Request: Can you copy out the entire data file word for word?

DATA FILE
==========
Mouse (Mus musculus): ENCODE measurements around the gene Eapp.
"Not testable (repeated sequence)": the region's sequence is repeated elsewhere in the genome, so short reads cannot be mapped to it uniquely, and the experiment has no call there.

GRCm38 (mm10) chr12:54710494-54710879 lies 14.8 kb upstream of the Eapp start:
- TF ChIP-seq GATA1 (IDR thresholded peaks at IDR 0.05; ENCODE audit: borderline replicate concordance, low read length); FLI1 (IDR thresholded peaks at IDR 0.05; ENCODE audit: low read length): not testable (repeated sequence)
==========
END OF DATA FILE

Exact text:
Mouse (Mus musculus): ENCODE measurements around the gene Eapp.
"Not testable (repeated sequence)": the region's sequence is repeated elsewhere in the genome, so short reads cannot be mapped to it uniquely, and the experiment has no call there.

GRCm38 (mm10) chr12:54710494-54710879 lies 14.8 kb upstream of the Eapp start:
- TF ChIP-seq GATA1 (IDR thresholded peaks at IDR 0.05; ENCODE audit: borderline replicate concordance, low read length); FLI1 (IDR thresholded peaks at IDR 0.05; ENCODE audit: low read length): not testable (repeated sequence)